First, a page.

As Juice shows signs of improvement, he follows on the heels of another rehab — Forrest (JC Don’t Noc It) who competed in the RRP Makeover in 2018. This personality-laden redheaded twit (don’t worry, I love him both because of and despite his ridiculousness) ran a set of fevers that nearly cost him his life last summer. For three weeks, I slept in the barn, monitored his temp and drugs, and changed fluid bags while he fought through what eventually turned into a staph infection in his lungs.

Forrest (JC Don’t Noc It) fights through a hellish set of fevers in the summer of 2019. Photo by Aubrey Graham.

I spent a lot of that time alternating between rubbing his ears and cursing while telling him that he was not allowed to die. By the grace of something, someone, some crazy resolve, he pulled through. It has taken nearly a year, but he’s now back schooling training and prelim questions and gearing up for a re-entry into the show scene as the quarantines lift around the country.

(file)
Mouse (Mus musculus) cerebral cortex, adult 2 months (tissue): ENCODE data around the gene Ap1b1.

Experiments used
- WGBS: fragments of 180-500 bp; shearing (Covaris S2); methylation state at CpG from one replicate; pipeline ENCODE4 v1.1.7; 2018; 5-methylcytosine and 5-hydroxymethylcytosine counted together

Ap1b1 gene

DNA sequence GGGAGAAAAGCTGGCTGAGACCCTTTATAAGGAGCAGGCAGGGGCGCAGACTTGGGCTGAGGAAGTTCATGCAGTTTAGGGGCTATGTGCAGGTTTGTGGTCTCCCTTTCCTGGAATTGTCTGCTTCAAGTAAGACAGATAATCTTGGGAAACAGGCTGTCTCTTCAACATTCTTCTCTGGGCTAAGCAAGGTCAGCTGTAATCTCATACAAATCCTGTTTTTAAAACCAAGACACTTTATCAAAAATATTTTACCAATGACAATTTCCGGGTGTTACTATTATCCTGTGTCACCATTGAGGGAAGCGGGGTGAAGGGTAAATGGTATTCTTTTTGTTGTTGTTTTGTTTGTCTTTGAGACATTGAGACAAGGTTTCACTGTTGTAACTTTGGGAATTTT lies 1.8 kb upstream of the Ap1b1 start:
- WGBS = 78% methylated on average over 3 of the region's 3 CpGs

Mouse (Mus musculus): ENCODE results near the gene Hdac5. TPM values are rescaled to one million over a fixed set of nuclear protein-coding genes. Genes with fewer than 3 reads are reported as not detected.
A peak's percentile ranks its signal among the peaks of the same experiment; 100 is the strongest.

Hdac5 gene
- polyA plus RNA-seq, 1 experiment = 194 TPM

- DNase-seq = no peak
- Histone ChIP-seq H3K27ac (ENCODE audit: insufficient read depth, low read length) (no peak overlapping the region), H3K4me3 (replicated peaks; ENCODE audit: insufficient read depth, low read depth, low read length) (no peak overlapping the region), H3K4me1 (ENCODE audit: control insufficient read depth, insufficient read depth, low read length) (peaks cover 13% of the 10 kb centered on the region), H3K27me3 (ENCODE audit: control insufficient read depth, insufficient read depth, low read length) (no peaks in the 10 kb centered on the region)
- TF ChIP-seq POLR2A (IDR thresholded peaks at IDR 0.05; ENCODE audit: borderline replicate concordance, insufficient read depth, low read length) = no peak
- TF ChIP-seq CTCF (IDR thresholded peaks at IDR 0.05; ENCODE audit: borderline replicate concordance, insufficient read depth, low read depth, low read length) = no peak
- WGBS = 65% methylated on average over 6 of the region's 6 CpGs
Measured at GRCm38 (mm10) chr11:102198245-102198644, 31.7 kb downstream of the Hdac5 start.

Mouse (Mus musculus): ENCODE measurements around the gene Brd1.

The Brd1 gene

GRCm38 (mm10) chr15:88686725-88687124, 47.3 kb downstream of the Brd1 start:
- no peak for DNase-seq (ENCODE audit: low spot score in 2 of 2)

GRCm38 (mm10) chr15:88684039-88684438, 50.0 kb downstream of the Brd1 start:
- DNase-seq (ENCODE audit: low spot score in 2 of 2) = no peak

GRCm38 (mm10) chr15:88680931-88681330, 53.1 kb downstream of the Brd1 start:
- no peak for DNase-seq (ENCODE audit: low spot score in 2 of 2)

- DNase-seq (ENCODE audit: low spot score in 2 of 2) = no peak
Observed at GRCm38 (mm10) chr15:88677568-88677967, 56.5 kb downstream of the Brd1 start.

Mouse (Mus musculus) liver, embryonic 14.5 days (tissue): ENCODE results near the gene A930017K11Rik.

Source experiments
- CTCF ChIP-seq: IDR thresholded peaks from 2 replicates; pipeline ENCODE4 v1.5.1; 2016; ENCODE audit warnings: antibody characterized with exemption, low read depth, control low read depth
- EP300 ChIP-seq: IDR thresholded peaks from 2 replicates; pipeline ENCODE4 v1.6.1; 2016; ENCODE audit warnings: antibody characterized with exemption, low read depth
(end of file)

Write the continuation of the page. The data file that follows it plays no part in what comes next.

Forrest shows off his recovery by hopping easily over a preliminary fence while schooling at Ashland Farms in May 2020. Photo by Alanah Giltmier.

So, with Forrest back to galloping fences, Juice tack-walking and finally enjoying limited turnout, Boomer’s near future hangs on the results of his ultrasounds. It’s pretty clear that he will need to rest. I don’t know for how long, or what his longer-term future will hold. All I know is that he, like Juice and Forrest, has earned all the time and treatment he needs. If he can’t make this year’s RRP – which is unfortunately looking like a likely scenario — that’s okay. If he can do a low-impact set of classes, we’ll steer for dressage and maybe competitive trail. Nothing wrong with branching out into new fields and learning a thing or two along the way.